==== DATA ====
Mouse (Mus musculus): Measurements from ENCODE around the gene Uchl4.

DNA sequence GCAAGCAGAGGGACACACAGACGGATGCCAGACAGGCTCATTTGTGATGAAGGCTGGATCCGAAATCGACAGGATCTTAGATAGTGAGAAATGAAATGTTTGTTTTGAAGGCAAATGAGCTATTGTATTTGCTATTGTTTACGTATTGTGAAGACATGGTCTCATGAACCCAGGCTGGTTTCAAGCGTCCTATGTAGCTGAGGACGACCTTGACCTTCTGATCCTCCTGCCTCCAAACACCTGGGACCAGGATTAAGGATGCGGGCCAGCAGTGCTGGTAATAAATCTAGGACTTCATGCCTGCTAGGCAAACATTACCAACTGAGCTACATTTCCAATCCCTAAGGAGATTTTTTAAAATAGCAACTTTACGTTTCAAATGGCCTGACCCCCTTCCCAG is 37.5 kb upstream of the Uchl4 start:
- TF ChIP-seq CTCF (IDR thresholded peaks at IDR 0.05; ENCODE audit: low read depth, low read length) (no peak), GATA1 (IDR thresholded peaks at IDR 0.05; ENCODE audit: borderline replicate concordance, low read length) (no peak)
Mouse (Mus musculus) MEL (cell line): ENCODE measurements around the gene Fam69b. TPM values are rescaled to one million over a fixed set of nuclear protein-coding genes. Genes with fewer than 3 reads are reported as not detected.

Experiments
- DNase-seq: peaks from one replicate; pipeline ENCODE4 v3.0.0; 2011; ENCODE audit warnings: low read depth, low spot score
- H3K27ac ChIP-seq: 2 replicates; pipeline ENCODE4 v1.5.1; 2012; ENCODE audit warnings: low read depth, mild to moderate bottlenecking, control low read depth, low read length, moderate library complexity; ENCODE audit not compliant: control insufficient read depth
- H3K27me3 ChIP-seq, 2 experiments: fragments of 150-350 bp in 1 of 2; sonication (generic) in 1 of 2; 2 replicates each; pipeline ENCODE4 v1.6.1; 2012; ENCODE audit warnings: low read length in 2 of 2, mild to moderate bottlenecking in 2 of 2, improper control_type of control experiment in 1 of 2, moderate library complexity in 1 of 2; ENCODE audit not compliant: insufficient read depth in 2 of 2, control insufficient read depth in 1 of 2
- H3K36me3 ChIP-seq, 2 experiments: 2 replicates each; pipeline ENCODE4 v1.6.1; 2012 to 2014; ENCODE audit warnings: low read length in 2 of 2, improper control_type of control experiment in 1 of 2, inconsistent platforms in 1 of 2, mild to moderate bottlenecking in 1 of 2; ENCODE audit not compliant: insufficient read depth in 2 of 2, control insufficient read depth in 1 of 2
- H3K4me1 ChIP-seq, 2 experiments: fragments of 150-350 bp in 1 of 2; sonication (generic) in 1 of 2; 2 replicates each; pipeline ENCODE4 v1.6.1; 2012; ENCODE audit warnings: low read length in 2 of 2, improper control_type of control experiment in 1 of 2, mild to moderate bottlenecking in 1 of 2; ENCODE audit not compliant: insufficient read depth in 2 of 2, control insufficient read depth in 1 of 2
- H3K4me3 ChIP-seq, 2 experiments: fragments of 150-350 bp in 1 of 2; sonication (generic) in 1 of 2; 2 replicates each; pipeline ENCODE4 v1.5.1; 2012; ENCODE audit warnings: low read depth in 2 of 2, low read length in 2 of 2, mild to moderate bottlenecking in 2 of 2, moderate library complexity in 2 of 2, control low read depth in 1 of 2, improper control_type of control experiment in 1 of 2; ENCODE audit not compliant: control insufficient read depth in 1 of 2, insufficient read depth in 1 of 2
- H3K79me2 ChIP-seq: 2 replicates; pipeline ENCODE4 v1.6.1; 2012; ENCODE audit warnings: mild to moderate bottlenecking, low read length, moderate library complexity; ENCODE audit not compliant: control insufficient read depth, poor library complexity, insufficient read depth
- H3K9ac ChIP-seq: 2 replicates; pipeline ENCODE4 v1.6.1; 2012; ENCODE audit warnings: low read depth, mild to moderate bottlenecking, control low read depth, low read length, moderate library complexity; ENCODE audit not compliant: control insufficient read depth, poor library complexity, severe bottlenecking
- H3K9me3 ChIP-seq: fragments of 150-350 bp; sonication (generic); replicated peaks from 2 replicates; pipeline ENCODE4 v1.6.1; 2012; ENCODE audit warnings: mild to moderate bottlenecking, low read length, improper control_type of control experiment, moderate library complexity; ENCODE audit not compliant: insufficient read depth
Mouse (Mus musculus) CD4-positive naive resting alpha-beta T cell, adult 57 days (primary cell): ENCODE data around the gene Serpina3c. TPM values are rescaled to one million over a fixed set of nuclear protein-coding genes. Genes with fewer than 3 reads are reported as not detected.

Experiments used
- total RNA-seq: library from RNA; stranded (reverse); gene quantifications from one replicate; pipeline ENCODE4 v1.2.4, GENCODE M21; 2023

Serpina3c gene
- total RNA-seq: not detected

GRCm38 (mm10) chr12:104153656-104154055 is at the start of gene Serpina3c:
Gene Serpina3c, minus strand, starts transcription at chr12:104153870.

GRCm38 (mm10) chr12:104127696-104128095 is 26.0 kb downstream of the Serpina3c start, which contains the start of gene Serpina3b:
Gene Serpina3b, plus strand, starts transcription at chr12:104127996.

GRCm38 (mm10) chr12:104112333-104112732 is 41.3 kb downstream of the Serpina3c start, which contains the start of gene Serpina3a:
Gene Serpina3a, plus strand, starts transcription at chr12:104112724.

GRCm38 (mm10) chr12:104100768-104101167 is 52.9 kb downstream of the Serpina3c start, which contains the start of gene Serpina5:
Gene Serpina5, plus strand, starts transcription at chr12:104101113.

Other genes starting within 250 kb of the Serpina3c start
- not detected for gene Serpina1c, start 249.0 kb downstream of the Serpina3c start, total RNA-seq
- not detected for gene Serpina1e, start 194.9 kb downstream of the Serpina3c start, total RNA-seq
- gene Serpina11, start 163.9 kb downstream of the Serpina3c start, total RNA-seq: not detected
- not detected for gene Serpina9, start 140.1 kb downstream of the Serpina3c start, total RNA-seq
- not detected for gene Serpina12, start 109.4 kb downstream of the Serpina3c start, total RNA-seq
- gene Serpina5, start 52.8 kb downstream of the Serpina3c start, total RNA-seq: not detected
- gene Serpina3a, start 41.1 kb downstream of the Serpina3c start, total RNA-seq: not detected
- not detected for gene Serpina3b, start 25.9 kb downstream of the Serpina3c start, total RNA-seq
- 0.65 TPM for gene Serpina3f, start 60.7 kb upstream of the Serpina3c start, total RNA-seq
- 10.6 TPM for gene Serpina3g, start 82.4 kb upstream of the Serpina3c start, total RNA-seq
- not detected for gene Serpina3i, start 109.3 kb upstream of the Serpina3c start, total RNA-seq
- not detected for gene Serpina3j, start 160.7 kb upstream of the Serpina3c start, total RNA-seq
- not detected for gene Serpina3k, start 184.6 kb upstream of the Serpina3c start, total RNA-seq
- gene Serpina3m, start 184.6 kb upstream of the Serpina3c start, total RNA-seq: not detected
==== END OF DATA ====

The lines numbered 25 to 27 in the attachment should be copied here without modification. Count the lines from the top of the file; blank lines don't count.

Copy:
Gene Serpina3a, plus strand, starts transcription at chr12:104112724.

GRCm38 (mm10) chr12:104100768-104101167 is 52.9 kb downstream of the Serpina3c start, which contains the start of gene Serpina5:
Gene Serpina5, plus strand, starts transcription at chr12:104101113.